- Excessive levels of tocopherol or vitamin E substances have been linked to various risks of illness. One of these is a study that found that elevated vitamin E levels could increase the risk of heart attack or stroke. There are also specific issues with tocopherol and blood coagulation. Tocopherol tends to interact with blood thinners and may create adverse conditions in some patients who take these medications.
- In some studies, tocopherol as vitamin E has been found to actually raise mortality levels in some kinds of individuals. Most of the individuals who would be extremely affected by excessive vitamin E levels have existing health conditions that this substance can exacerbate.
- In addition to the above, pregnant women are recommended to take lower levels of vitamin E. High levels of tocopherol elements have been linked to congenital heart defects in some types of birth. That makes vitamin E supplements a very sensitive dietary supplement, and something to watch for in the diets of pregnant mothers, the elderly, and other high-risk patient groups.
- Cyclosporine (Neoral, Sandimmune) interacts with Tocopherol
Taking large amounts of vitamin E along with cyclosporine (Neoral, Sandimmune) might increase how much cyclosporine (Neoral, Sandimmune) the body absorbs. By increasing how much cyclosporine the body absorbs, vitamin E might increase the effects and side effects of cyclosporine (Neoral, Sandimmune).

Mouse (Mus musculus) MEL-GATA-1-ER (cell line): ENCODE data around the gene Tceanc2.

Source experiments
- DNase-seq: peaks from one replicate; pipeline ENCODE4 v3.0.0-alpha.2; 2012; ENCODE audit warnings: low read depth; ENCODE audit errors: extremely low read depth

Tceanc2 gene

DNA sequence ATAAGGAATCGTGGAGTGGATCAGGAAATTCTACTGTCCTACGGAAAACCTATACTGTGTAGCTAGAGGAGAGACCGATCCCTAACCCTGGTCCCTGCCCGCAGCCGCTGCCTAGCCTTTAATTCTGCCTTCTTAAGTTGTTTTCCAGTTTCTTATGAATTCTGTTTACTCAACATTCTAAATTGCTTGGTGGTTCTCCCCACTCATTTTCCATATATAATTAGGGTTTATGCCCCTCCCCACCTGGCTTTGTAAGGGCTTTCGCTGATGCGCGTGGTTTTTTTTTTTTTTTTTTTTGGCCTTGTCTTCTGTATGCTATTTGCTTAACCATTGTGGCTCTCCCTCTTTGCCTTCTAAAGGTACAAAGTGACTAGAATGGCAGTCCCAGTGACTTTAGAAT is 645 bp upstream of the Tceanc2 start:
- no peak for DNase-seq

- Medications changed by the liver (Cytochrome P450 3A4 (CYP3A4) substrates) interacts with Tocopherol
Some medications are changed and broken down by the liver. Vitamin E might increase how quickly the liver breaks down some medications. Taking vitamin E along with some medications that are broken down by the liver can decrease the effectiveness of some medications. Before taking vitamin E talk to your healthcare provider if you are taking any medications that are changed by the liver.Some medications changed by the liver include lovastatin (Mevacor), ketoconazole (Nizoral), itraconazole (Sporanox), fexofenadine (Allegra), triazolam (Halcion), and many others.